The Music of Annea Lockwood

The Music of Annea Lockwood

Performed by Nate Wooley & Yarn/Wire

Fri   Mar   31   2023 - 1:00 PM St. John's Cathedral

The world seems to be finally catching up with the ideas and art of the New York-based composer from New Zealand, Annea Lockwood. After initially pursuing the study of European classical music in the 1960s, she gradually tore free of those strictures and followed a highly personal path more in touch with nature, healing, and human connection. As early as 1967 she was exploring radically unconventional sources and techniques, including a fascinating series of works involving the sound of smashing different sorts of glass, immortalized in a television news story in which her delight and glee with the chaotic, sharp-toned sounds she was producing were palpable on her smiling face.

Lockwood’s life and work changed markedly after she moved to the United States in the early 1970s, meeting her future partner, the composer Ruth Anderson, and beginning a long run as a teacher at Hunter College in New York City. Lockwood was a close friend of Pauline Oliveros—who introduced her to Anderson—and helped her tap into a deep interest in sounds of nature, its role in history, and its relationship with humans. She has famously created sound maps of the Hudson and Danube Rivers, blending meticulous field recordings with stories and dialogue from people who lived and worked alongside these bodies of water. Some of her other works are closer to performance art, while others experiment with electronics.

More recently she’s been working closely and developing new work directly with performers, including the two ruminative pieces from her stunning 2021 album Becoming Air/Into the Vanishing Point, both of which appear on this program. The first piece is a collaboration with trumpeter Nate Wooley, an emotionally intense collage of demanding extended techniques for the instrument, particularly overblown sounds and experiments with the horn’s disembodied mouthpiece. As Bandcamp Daily wrote, “Virtuosity is celebrated for its failure as much as its perfection, a long-time interest for the trumpeter, who, along with Lockwood, recognizes the ineffable humanity within such endeavors. It’s an intensely physical work where Wooley’s exertion and struggle is palpable, as both performer and composer pull back the curtain on the artist’s attempt to control something as organic as sound.” Lockwood worked with New York’s Yarn/Wire for the second composition, which conjures a vision of the natural world unmediated by human intervention. The program also includes the open-ended 1996 work, “Ear-Walking Woman” for “prepared piano and exploring pianist” —performed here by Laura Barger of Y/W—which the composer compares to “a hiker exploring a landscape.”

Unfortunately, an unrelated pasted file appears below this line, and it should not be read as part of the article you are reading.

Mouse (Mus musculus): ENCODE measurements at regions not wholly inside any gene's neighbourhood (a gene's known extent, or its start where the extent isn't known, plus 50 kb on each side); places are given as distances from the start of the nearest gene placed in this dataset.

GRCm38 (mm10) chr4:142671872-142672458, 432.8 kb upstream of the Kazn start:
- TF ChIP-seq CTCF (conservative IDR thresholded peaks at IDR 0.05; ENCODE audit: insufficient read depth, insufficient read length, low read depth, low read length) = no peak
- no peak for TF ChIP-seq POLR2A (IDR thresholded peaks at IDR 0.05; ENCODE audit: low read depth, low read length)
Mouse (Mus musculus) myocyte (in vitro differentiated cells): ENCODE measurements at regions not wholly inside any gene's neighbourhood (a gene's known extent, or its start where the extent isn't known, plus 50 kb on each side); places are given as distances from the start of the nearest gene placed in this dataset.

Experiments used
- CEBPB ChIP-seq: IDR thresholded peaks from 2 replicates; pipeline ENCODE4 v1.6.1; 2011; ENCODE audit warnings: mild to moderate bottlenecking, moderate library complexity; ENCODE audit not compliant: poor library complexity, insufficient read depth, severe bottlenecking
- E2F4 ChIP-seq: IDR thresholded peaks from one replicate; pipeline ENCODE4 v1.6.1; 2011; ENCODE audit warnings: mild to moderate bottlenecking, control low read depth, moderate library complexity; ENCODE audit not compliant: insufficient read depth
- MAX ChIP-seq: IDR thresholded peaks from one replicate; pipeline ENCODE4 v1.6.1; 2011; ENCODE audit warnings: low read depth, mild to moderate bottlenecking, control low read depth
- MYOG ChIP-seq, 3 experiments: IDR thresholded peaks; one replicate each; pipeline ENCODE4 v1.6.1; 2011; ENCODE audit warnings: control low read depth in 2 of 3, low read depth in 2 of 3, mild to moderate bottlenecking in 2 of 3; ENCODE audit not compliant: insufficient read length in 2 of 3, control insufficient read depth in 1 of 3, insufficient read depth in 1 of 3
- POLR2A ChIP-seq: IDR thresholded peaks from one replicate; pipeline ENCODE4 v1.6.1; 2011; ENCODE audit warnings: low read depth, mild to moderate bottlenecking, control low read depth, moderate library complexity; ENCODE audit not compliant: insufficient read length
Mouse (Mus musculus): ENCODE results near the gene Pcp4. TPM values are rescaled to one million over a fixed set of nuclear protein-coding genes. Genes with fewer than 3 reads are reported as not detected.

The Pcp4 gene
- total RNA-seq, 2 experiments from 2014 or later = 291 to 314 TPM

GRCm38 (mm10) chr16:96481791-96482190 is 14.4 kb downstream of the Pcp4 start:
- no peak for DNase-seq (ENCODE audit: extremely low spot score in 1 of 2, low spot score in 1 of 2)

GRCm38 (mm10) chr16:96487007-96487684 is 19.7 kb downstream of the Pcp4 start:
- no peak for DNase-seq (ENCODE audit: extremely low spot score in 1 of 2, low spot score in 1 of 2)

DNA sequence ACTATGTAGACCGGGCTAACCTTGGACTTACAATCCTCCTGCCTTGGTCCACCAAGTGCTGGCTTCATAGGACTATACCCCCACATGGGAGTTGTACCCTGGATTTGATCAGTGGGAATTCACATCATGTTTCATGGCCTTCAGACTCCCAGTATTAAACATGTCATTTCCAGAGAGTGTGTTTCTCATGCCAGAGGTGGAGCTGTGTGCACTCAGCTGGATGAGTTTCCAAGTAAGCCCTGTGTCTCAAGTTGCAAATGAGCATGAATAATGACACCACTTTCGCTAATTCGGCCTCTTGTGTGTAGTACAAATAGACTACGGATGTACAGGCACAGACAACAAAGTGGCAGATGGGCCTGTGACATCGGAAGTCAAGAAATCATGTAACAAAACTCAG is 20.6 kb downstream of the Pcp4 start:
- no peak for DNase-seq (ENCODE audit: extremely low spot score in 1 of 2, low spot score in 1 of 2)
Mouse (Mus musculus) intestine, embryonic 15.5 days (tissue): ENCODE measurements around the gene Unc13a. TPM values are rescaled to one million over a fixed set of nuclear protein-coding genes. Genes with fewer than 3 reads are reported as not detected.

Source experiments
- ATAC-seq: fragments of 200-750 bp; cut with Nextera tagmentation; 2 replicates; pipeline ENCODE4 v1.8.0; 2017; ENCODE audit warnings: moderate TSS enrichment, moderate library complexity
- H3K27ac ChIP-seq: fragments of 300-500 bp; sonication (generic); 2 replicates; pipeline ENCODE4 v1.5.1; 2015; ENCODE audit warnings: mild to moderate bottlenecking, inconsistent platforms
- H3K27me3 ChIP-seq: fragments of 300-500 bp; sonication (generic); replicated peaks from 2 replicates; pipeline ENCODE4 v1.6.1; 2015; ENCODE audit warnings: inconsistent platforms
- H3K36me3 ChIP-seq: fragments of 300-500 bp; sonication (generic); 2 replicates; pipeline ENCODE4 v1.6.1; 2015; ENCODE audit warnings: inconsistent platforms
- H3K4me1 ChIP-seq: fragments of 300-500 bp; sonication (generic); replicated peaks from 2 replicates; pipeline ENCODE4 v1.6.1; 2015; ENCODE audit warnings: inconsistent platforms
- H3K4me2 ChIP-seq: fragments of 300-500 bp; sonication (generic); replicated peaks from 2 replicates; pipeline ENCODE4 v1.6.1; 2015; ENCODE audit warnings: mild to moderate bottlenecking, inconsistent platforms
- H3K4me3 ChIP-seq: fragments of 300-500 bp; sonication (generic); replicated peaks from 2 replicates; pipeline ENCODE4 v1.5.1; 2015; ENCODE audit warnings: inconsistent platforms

The Music of Annea Lockwood

“The compositions are not only sonic explorations; they are people explorations.” – Annea Lockwood

Annea Lockwood’s music is some of the most radical to be made in the last fifty years, not because of an alien-like simulation of complexity, but because it asks, forcefully, that the listener is made aware of the true intricacy of the world that encases them. Far beyond being a simple appreciation of the sound of nature, Lockwood’s music leads its performers and audience to the conclusion that beauty occurs in all facets of the human experience. She is interested in what is around us and also what is inside of us.

This concert spans a long history consisting of every phone call, email, and (the best of all) an in-person chat between Annea and these five performers. This quality of collaboration—non-hierarchical, questioning, open, evolving—is different from the standard. It requires more of the players, more of the composer, and its product is something that gives more to the listener.

Annea Lockwood is a revolutionary. She’s quietly changed the face of music by asking us to see the people making it (Ear-Walking Woman, Becoming Air, Into the Vanishing Point). She’s altered the way we hear by building sonic ecosystems (Sound Map of the Danube, Bayou-Borne). She’s made us reconsider the history of music by planting pianos (Piano Transplants). She has brought humanity—with all of its complexity, failure, joy, and wonder—with her, and she’s planted it in the people who play with her and hear her work.

Ear-Walking Woman*

Written for prepared piano, Ear-Walking Woman (which may alternately be titled Ear-Walking Man, when played by a male-identified performer) is built in ten episodes. The piece uses a score with graphic notation, indicating which objects to use, where in the piano they should be placed, and what physical action to employ.